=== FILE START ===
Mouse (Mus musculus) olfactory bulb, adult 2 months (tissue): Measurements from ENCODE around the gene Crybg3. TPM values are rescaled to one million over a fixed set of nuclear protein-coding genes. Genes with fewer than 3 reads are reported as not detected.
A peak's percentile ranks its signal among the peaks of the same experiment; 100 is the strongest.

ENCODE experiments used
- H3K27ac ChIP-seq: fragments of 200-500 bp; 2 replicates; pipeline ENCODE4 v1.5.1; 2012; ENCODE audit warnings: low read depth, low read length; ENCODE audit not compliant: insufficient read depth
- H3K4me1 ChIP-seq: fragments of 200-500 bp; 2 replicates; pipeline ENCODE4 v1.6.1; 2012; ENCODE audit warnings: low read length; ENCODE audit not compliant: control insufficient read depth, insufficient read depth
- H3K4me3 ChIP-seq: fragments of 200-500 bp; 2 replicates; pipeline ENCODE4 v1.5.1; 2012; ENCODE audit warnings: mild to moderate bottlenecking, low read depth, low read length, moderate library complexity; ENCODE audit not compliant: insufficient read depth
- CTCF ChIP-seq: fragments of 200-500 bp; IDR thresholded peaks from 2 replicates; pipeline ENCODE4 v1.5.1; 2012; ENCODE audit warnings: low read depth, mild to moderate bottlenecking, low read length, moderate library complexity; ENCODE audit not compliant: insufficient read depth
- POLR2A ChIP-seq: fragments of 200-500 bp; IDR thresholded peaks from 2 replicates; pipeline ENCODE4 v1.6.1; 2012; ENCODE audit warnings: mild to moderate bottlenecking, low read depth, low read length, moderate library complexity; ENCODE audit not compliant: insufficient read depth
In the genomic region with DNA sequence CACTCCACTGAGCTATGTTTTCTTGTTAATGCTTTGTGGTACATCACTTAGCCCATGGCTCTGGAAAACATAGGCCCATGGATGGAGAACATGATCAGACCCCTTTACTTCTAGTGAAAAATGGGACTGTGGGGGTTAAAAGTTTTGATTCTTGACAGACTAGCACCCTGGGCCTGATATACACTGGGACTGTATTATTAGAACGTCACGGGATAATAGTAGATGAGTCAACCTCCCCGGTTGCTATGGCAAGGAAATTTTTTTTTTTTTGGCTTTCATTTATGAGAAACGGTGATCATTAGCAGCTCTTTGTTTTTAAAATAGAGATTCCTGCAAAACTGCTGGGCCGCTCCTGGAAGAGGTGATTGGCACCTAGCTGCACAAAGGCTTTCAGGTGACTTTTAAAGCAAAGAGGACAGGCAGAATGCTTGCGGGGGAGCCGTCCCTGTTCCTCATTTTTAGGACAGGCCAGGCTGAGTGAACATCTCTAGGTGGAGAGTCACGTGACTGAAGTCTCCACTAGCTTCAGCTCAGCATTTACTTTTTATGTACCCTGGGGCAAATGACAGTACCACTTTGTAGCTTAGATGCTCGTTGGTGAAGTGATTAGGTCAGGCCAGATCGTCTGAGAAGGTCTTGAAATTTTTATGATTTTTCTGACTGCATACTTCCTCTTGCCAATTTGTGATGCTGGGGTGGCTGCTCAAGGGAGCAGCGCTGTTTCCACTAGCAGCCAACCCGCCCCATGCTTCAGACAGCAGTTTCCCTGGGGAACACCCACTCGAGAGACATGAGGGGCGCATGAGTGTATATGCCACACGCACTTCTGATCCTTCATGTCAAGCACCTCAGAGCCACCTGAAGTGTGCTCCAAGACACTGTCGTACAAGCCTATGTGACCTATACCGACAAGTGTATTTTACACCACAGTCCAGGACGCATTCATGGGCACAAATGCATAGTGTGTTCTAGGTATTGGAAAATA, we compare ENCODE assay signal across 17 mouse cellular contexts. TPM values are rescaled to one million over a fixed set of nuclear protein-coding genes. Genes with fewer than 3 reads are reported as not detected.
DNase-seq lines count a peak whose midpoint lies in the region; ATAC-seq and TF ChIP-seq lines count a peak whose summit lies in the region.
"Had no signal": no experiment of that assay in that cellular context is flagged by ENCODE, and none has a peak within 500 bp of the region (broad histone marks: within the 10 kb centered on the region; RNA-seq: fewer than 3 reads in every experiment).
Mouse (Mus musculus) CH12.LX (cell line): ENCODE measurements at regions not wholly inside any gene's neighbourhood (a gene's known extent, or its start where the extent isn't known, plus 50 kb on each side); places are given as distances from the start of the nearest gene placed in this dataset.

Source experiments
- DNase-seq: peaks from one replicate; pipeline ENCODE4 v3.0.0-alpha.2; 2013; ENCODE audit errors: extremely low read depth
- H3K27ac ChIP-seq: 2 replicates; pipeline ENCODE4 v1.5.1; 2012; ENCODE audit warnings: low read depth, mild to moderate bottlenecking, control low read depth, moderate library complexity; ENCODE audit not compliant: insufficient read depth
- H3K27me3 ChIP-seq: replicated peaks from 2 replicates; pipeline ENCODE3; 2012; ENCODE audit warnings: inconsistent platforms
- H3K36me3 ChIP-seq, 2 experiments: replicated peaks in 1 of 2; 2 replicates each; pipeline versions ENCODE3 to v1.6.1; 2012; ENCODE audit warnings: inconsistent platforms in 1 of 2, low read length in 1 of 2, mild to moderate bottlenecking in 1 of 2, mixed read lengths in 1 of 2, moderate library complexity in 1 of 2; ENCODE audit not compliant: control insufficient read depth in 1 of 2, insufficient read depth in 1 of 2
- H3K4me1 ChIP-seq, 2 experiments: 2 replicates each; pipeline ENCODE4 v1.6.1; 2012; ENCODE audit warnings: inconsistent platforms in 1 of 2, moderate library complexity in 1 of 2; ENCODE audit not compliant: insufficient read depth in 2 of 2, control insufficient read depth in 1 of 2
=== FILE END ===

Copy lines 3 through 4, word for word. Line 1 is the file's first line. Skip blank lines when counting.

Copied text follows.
ENCODE experiments used
- H3K27ac ChIP-seq: fragments of 200-500 bp; 2 replicates; pipeline ENCODE4 v1.5.1; 2012; ENCODE audit warnings: low read depth, low read length; ENCODE audit not compliant: insufficient read depth